It is? Okay, on with the blog!
After making some good headway in the summer workshops with Alex I was keen to find another outlet to keep things going and, hey presto, up popped a little commission opportunity being offered by Camden People's Theatre. They were making an open call-out for projects for their 20:20 Vision Festival, a small theatre-fest celebrating the theatre's 20th birthday. The brief asked for project ideas that considered how the world has changed in the last 20 years and how it might change in the next 20, so I pitched an idea called Archipelago, a game about how the world has, arguably, become increasingly inter-connected and also increasingly divided in recent times.
Camden said yes to my pitch (woo-hoo) and offered a small grant to support the project (good egg). Next was to think about how to make something happen and it occurred to me that a) I would need some actors to help me develop the piece and b) I would need a designer to realise something functional but elegant for the game. It then occurred to me that I had wanted to work again with Bern Roche Farrelly, the guy who had made the game-like play, Determine, at The Yard, so I asked Bern if he might be keen to work on Archipelago and he said YES along with a fantastic group of my former East 15 students who conquered their initial bemusement about the fact that I wanted to design a game and put great effort into developing the project.
Following on from the summer workshop plan of starting small, the development of Archipelago started with a board game. The first version of the game involved players on three separate boards (separate islands) trying to gather enough resources to feed and shelter themselves and also educate themselves so that they could make new scientific discoveries! The scientific discovery bit was geared towards the islanders gaining the ability to travel, discover each other's existence, trade and, potentially, go to war with each other. Unfortunately this took such a long time that most players were very happy to just carry on doing their thing on their respective islands. Design fail.
The next iteration was about three islands who already knew about each other and who wanted to outdo each other to be the best in the Archipelago. This got cracking more quickly and was a much better way for the relative values of the resources to come into play. Essentially, the game was become a mix of resource management and diplomacy.
After the board game part, I designed a physically mobile game across a network of 12 rooms, representing the territory of the islands, but this time I added another strand to the game, with 2 superpowers vying for influence over the islanders. The physical dynamism was fun with lots of rushing around to get tasks done alongside the social interactions that the game required but the addition of the superpowers really enriched the whole thing. Basically, once the players had got a handle on the nuts and bolts of how the game worked, the superpowers would arrive and stick a rocket into everything. The main design idea was that the two superpowers were bent on destroying each other, so if an island formed a relationship with one of the big boys, they became a target for the other big dog. Cue - Drama!
All together, I think we did 8 play-tests. 2 on board game versions, 2 on large scale physical versions and 4 on playing the game in a single room (cos we knew this would be the scenario at Camden People's Theatre) but retaining dynamic physical tasks. Working with Bern on the development was great. He wasn't around for that many play-tests but offered feedback on all of the rule-set documents which I sent to him by email like secret service papers. What was amazing was the fact that although the previous project we'd worked together on wasn't a game, he seemed to pick up very quickly what the game terminology referred to and what various tweaks to the design would do to the play experience. The actors were great too. They were very suspicious about the project at first (a game?), but it was very heartening to see them recognise that the social interactions that emerged from play were inherently dramatic.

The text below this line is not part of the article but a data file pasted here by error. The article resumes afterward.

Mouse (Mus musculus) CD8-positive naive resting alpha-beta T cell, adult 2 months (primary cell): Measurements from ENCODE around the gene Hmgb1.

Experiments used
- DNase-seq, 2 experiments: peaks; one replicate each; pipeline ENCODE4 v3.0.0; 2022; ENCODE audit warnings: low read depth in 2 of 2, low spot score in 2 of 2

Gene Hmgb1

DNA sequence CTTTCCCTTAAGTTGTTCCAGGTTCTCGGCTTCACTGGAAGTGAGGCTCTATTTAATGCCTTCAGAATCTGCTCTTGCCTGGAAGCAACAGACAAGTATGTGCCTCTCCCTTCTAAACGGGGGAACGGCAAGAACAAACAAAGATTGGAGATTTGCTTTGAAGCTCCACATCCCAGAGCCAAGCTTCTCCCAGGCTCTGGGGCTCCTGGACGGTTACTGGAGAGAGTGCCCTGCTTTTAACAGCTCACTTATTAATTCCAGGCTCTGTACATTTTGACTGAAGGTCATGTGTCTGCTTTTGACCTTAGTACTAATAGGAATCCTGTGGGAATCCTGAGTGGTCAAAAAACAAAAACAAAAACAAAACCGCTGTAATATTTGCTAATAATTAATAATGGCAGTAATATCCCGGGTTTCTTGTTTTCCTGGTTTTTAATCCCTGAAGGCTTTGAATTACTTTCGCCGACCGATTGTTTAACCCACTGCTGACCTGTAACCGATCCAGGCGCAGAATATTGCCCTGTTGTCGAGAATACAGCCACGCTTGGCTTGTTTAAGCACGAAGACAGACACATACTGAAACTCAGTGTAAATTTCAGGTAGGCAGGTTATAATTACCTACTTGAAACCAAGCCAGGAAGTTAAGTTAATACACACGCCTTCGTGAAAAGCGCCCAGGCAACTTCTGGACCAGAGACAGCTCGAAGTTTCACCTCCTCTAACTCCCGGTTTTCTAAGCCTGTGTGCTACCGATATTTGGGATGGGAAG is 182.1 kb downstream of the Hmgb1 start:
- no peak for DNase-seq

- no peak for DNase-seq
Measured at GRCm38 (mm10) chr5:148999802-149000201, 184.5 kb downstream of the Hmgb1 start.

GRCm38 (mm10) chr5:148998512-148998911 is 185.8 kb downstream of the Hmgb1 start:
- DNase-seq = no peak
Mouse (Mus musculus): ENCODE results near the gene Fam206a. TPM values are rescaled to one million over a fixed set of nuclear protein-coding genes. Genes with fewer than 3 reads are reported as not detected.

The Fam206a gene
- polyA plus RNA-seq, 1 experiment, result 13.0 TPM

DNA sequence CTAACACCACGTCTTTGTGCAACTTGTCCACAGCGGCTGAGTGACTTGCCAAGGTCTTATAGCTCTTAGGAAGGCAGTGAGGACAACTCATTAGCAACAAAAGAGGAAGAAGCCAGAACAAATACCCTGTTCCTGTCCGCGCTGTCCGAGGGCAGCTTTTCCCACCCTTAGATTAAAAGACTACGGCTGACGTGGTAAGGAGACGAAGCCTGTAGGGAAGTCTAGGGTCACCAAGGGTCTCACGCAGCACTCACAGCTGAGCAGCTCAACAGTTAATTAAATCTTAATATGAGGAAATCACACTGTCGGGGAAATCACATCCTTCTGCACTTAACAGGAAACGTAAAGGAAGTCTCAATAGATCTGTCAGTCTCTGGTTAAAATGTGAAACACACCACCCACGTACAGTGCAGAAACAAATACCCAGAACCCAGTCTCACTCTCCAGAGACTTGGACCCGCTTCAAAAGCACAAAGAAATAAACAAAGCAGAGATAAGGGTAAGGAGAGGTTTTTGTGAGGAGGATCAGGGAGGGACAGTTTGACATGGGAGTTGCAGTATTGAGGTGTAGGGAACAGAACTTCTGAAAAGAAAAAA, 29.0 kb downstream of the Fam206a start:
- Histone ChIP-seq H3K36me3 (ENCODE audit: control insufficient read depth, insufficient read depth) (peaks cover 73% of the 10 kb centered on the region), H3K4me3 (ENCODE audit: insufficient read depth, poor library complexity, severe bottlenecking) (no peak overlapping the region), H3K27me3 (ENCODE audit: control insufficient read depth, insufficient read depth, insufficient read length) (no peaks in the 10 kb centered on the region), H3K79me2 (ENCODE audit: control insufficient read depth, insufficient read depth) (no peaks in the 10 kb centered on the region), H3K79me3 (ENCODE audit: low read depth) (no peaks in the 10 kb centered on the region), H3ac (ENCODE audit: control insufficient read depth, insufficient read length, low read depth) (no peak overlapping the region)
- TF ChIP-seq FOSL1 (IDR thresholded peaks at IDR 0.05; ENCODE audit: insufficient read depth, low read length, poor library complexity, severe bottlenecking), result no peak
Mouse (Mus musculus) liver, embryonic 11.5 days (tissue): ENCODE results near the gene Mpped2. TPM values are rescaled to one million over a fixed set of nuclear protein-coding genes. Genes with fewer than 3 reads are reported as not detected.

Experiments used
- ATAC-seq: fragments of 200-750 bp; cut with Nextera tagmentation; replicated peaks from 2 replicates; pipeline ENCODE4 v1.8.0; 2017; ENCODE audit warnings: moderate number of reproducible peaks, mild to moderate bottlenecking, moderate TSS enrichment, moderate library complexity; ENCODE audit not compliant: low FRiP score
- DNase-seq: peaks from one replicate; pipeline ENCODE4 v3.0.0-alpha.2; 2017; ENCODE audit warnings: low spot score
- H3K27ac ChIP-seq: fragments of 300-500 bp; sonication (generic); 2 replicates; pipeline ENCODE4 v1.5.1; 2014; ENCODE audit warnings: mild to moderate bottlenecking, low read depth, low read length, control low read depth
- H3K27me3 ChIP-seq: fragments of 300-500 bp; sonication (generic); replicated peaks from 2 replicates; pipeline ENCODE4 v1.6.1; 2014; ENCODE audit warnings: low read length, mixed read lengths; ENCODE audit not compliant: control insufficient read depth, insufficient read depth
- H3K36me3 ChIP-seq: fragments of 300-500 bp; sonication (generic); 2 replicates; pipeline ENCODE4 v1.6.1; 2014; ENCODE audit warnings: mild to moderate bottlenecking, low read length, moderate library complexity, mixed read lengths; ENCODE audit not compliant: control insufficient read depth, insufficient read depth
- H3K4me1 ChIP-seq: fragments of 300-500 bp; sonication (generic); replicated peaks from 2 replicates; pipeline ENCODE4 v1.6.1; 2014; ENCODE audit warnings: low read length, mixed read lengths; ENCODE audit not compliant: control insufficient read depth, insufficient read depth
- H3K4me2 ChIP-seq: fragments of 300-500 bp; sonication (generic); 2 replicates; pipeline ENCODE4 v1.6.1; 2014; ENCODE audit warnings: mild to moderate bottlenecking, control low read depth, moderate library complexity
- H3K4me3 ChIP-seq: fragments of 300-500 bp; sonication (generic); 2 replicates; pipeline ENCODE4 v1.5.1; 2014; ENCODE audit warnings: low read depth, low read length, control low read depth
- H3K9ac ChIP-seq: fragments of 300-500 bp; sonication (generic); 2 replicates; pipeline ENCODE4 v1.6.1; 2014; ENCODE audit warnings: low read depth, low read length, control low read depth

Moving into the theatre itself, I was pleasantly ignorant of who would be coming. To be honest, I hadn't made a huge effort to promote Archipelago, I was more busy making the thing alongside handling production tasks for The 100 We Are at the Yard. So, it was brilliant to see a good crowd of people I had never met before come in and get stuck into playing it. The majority of the crowd were like rabid animals vying for domination except one set of islanders who decided not to engage with any of the big superpowers and consequently won because neither of the superpowers tried to squeeze them! Peace won! For one of the playings, at least.
We didn't expect any press for the show cos it was a very short run but we got a nice write-up from The Upcoming. More than anything though, it was great that the audience participants actually played the game and got into it, applying themselves with vigour to the task. At the end of it all, the actors provided a good litmus test for how 'dramatically' successful the project had been. They were beaming. They seemed to be totally surprised and delighted that a metrical game had produced so much colourful behavioural interaction. I was delighted too, but not surprised. I knew that a game system could give rise to rich social interaction because we see it every day on the stock market floor and in the fruit market and in the debating chambers of every country. The main thing, for me, was that I had made my first game/drama project and it had WORKED.
Driving home on the last night, with a car full of buckets, paper, cardboard and other game stuff, I felt satisfied. Then, once satisfaction had passed, I was eager for more...!